# move ticks to left side of colorbar to avoid problems with tight_layout
        cb.ax.yaxis.set_ticks_position('left')
        # move label to left side of colorbar to avoid problems with tight_layout
        cb.ax.yaxis.set_label_position('left')
        cb.outline.set_linewidth(0)
        # make colorbar labels smaller
        tickL = cb.ax.yaxis.get_ticklabels()
        for t in tickL:
            t.set_fontsize(t.get_fontsize() - 3)
        fig.tight_layout()
        fig.savefig(os.path.join(self.outdir, allele_freq_image))
        # mpld3.save_html(fig, os.path.join(args.outdir, "allele_frequencies_with_cluster.html"))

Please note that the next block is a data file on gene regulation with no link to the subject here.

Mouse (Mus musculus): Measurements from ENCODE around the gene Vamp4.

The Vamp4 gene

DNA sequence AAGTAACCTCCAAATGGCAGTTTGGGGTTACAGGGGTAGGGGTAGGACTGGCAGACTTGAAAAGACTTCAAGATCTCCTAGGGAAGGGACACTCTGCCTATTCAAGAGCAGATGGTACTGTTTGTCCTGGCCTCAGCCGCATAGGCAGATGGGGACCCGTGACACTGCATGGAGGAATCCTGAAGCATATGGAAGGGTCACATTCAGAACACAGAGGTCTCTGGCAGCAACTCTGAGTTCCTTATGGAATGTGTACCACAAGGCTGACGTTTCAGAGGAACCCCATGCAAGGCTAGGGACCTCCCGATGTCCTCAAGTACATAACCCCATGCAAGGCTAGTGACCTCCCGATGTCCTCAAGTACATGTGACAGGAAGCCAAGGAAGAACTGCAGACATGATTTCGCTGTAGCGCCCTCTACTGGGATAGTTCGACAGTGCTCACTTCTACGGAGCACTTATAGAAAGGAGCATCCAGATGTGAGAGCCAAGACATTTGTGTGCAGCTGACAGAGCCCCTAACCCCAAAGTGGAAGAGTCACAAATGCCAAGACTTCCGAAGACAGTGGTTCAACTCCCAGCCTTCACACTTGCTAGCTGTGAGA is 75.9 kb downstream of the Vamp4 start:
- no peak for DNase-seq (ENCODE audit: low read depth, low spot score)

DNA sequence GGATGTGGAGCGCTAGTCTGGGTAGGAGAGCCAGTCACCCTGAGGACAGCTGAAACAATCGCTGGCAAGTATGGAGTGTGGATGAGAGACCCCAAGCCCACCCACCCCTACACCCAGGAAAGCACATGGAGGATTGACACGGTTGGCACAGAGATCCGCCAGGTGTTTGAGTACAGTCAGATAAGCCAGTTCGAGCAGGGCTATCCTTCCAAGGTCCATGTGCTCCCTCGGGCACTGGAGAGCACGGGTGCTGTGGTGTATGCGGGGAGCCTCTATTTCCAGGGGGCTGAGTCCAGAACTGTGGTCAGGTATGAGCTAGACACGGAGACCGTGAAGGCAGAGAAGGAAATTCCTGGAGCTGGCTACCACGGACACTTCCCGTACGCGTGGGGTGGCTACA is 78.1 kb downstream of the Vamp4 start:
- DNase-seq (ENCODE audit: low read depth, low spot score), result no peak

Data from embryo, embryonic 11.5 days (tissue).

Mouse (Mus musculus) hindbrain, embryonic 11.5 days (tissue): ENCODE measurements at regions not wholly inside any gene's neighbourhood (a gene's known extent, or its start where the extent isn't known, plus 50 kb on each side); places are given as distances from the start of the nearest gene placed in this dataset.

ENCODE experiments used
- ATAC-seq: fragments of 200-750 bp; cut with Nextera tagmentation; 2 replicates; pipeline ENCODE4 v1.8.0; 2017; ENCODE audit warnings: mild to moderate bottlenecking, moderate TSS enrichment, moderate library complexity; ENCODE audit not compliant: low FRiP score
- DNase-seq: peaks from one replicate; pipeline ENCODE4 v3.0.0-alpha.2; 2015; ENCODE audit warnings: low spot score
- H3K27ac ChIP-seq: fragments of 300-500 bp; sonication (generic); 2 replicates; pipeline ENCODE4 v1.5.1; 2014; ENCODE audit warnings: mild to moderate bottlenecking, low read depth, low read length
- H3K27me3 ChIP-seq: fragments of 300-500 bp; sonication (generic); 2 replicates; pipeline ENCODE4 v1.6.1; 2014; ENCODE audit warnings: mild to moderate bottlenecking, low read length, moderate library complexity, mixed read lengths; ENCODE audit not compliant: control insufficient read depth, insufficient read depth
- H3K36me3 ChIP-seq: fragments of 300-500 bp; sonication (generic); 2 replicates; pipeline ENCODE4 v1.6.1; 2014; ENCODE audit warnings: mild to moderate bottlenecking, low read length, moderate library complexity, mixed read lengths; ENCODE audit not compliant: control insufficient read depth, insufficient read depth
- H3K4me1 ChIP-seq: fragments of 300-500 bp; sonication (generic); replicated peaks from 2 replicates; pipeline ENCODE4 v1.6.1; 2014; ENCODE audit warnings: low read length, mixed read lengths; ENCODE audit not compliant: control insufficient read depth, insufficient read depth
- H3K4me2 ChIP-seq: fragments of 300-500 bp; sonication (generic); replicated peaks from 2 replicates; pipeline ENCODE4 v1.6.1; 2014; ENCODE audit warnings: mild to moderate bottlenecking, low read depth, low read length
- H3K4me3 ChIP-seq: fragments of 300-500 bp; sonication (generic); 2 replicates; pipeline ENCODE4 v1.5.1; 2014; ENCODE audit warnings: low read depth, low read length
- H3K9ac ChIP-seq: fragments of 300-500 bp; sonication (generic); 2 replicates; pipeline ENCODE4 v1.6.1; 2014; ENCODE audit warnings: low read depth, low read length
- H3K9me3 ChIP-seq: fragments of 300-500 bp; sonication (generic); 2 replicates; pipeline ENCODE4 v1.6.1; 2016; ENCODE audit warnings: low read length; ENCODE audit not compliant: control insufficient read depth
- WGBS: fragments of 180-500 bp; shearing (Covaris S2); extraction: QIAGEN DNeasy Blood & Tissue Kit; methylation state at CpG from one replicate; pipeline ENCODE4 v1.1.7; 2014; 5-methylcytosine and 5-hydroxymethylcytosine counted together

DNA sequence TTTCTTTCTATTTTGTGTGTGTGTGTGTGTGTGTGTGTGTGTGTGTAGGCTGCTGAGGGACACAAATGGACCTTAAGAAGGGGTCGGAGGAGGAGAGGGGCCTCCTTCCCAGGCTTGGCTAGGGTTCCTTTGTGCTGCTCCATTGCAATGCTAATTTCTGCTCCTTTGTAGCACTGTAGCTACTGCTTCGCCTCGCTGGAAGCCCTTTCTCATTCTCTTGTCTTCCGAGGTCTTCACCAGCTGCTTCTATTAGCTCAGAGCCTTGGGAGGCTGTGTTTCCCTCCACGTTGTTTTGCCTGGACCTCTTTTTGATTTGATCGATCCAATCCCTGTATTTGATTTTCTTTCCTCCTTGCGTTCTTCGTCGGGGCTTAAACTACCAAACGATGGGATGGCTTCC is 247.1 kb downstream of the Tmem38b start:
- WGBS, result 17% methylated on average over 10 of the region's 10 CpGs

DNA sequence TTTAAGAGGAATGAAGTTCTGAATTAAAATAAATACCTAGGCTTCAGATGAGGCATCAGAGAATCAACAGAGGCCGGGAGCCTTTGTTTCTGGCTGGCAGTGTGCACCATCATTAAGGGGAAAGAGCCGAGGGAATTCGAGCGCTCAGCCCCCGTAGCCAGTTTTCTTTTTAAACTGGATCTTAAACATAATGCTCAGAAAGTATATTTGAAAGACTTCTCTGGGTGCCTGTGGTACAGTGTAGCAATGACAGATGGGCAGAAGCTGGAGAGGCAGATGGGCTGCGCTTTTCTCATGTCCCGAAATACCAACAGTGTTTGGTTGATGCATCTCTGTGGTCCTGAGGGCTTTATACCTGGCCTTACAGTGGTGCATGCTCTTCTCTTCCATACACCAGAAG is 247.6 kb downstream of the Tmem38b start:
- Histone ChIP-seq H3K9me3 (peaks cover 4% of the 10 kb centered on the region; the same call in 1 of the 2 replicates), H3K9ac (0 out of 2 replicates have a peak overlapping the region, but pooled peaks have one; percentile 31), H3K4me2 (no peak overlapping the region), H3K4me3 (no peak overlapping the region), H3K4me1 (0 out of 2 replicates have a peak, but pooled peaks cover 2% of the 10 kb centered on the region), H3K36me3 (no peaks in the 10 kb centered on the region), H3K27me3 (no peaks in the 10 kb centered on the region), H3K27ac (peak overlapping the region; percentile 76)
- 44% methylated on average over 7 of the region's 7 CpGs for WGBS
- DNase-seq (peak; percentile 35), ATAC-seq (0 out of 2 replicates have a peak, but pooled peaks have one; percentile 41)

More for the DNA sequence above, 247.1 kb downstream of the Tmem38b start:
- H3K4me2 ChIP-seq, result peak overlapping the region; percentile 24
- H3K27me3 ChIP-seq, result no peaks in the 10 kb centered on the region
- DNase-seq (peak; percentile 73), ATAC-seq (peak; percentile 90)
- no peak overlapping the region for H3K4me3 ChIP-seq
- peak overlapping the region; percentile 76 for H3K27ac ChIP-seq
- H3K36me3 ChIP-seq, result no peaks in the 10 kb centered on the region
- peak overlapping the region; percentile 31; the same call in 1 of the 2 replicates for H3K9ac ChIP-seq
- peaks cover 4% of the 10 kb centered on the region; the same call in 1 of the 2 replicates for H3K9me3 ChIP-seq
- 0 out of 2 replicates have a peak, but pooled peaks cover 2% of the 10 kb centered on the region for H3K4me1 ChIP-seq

print u"\U0001F37B" + "     Allelic Frequencies Heatmap with clusters... Done"

This will generate this plot

allele frequencies

I will dedicate a special post on this clustering plot, there are a lot of details in it as you can see, and it deserves in my opinion a small dedicated post to it.

The pipeline I mentioned earlier generates a column in the output that describes a mutation as being heterozygote, homozygote_mutant or homozygote_wildetype. Similar to the clustering for the allele_frequencies we can design a function that clusters the positions per sample based on the zygosity


def plot_zygosity_matrix(self, allele_freq_image, cluster=0, custom_order=[]):
       """
       Returns a dataframe containing only alleles frequencies from
       the list of binomial test analysis
       Concat dataframes (var frequencies)
       alternatively in a loop we read a filename we split extension and we create an array